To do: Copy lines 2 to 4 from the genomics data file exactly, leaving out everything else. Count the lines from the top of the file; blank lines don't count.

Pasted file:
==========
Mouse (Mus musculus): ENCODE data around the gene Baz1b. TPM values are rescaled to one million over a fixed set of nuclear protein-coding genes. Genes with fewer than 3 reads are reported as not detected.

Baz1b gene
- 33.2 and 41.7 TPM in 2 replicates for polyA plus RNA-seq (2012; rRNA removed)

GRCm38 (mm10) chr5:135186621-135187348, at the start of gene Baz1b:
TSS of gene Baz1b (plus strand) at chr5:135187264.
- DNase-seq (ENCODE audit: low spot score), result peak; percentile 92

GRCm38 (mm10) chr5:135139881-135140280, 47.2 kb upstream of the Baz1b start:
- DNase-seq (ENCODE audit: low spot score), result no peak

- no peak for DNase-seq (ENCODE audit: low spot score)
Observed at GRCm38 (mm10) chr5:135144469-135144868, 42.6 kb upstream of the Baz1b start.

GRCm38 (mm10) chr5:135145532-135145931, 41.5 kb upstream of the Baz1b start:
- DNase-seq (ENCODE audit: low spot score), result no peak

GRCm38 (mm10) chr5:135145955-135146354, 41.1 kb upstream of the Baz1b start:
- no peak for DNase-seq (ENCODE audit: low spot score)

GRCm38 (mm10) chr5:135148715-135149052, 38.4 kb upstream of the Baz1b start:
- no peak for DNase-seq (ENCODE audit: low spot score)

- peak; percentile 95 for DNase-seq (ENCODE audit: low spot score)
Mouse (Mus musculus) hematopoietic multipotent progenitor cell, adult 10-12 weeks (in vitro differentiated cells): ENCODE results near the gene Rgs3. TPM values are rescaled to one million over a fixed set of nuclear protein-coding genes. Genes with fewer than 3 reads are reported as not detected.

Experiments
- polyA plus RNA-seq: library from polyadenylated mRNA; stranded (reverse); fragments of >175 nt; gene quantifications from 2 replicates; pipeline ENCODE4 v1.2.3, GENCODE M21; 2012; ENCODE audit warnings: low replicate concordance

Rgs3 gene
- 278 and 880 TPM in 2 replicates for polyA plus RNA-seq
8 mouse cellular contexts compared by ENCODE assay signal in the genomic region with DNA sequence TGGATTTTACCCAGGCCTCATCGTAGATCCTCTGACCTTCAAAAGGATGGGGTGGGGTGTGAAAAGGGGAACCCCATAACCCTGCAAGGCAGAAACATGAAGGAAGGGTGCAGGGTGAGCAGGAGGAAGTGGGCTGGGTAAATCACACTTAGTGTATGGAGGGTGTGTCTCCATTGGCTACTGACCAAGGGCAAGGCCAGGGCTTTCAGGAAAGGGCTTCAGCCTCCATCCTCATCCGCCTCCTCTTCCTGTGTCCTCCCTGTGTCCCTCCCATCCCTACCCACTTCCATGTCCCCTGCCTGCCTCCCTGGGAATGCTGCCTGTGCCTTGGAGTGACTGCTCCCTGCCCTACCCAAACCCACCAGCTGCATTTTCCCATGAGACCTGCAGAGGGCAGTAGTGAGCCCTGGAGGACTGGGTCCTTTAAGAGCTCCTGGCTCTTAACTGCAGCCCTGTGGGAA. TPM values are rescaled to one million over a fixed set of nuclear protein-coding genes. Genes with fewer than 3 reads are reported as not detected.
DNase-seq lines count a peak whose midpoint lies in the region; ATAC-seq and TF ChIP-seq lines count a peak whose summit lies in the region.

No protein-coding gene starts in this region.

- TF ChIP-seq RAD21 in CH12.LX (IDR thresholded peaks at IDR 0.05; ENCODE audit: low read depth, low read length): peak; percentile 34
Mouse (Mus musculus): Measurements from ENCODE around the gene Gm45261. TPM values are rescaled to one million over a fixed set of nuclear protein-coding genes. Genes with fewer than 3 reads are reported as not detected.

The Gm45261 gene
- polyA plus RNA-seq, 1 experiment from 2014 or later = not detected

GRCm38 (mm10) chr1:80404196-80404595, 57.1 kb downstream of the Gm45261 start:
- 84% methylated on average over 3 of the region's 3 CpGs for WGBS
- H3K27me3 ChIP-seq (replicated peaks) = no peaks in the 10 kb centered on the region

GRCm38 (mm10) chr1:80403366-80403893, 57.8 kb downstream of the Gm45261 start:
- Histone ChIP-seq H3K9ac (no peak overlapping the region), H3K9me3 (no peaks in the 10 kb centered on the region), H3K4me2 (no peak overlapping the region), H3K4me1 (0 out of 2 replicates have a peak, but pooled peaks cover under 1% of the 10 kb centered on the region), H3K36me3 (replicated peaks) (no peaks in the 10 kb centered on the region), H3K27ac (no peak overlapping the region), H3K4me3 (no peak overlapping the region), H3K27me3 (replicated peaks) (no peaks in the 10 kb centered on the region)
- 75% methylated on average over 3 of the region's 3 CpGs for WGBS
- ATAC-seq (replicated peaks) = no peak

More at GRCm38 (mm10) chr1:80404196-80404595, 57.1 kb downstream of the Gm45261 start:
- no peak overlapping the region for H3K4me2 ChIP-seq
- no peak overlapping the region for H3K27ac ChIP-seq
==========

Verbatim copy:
Baz1b gene
- 33.2 and 41.7 TPM in 2 replicates for polyA plus RNA-seq (2012; rRNA removed)

GRCm38 (mm10) chr5:135186621-135187348, at the start of gene Baz1b: